I’ll let you in on something. We didn’t actually take all 11,646 matches into account. We spent weeks discussing – and not just amongst ourselves – which performances over the course of the Premier League were so memorable in our collective memory.

It’s not just about the big names and the best players. We did it for the Premier League Series 60 a couple of years ago – and some of the arguments are just starting to cool.

Nearly half of the players who made that list appear on this list as well, but there are some notable absentees, along with a few others who are best remembered for one exceptional performance – the “Where’s That Rank?” He may already have come up with a straight answer.

Of course our subjective selections have been doing player ratings for decades, and more recently there have been many more sophisticated attempts to use data to measure individual performance, but, is it? Or the Sky Sports Power rankings (in which Kevin De Bruyne and Son Heung-min respectively were the top performers in the Premier League this season), there is no foolproof system.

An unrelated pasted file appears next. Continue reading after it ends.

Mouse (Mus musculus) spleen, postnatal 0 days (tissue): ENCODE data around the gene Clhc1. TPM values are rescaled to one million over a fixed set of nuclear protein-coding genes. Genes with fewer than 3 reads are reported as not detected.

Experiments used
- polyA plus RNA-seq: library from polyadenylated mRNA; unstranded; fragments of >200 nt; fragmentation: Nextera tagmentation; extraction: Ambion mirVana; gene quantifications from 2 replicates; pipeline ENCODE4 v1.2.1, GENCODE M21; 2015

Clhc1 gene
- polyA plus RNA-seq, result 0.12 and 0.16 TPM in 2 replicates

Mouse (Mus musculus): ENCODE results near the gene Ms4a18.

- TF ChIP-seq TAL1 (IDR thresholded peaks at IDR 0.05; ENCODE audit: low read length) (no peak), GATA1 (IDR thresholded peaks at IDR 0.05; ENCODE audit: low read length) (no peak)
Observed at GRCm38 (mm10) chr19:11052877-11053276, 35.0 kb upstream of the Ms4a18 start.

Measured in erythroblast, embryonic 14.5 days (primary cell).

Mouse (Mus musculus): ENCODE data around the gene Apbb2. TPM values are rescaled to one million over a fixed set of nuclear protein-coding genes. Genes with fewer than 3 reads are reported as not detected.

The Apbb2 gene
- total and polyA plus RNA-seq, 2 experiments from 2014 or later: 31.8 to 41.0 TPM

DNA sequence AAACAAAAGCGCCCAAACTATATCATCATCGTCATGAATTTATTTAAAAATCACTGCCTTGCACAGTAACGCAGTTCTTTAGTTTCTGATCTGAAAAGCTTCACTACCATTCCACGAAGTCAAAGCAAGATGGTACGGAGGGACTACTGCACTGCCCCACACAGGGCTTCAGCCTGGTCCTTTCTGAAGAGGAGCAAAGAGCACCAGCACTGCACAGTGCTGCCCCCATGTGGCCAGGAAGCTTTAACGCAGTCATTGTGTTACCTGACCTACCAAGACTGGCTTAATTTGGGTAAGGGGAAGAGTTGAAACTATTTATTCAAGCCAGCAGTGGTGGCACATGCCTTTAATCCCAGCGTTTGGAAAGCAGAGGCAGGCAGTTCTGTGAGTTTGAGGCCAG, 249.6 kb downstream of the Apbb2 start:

Cristiano Ronaldo, for example, was just under the perfect ten (9.7) when he scored a hat-trick for Manchester United against Norwich City in April, but was that really one of the best performances in the Premier League? Or it was, say, his away display against Tottenham last October (one goal, one pass, just 8.5 on Scale) more impressive?

So this exercise wasn’t driven by data – not least because data from the first two decades of the Premier League was disappointingly so scarce. Instead, we tapped into our own memory banks, rummaged through archives, debated endlessly, and strove for broader experience to build a very long list of shows that were eventually narrowed down to 50.